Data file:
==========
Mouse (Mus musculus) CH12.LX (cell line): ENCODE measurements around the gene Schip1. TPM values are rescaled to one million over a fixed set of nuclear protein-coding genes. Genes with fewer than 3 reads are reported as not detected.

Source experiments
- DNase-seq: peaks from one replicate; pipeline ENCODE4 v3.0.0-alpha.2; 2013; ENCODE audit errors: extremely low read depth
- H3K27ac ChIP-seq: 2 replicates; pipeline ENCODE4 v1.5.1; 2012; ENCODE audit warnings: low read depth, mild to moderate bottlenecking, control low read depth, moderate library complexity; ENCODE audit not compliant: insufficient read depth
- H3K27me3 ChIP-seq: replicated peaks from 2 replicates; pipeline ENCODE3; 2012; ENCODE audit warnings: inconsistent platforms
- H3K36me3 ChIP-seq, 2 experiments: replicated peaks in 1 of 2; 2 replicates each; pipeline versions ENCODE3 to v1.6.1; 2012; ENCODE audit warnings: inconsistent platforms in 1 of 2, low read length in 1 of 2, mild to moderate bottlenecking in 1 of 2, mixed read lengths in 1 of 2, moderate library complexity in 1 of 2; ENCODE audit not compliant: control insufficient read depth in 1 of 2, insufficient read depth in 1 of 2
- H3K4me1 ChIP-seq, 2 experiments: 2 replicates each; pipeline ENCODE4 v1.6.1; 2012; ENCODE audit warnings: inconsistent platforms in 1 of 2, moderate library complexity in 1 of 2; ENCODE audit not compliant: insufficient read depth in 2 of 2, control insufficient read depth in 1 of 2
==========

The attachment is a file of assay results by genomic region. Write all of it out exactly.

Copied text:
Mouse (Mus musculus) CH12.LX (cell line): ENCODE measurements around the gene Schip1. TPM values are rescaled to one million over a fixed set of nuclear protein-coding genes. Genes with fewer than 3 reads are reported as not detected.

Source experiments
- DNase-seq: peaks from one replicate; pipeline ENCODE4 v3.0.0-alpha.2; 2013; ENCODE audit errors: extremely low read depth
- H3K27ac ChIP-seq: 2 replicates; pipeline ENCODE4 v1.5.1; 2012; ENCODE audit warnings: low read depth, mild to moderate bottlenecking, control low read depth, moderate library complexity; ENCODE audit not compliant: insufficient read depth
- H3K27me3 ChIP-seq: replicated peaks from 2 replicates; pipeline ENCODE3; 2012; ENCODE audit warnings: inconsistent platforms
- H3K36me3 ChIP-seq, 2 experiments: replicated peaks in 1 of 2; 2 replicates each; pipeline versions ENCODE3 to v1.6.1; 2012; ENCODE audit warnings: inconsistent platforms in 1 of 2, low read length in 1 of 2, mild to moderate bottlenecking in 1 of 2, mixed read lengths in 1 of 2, moderate library complexity in 1 of 2; ENCODE audit not compliant: control insufficient read depth in 1 of 2, insufficient read depth in 1 of 2
- H3K4me1 ChIP-seq, 2 experiments: 2 replicates each; pipeline ENCODE4 v1.6.1; 2012; ENCODE audit warnings: inconsistent platforms in 1 of 2, moderate library complexity in 1 of 2; ENCODE audit not compliant: insufficient read depth in 2 of 2, control insufficient read depth in 1 of 2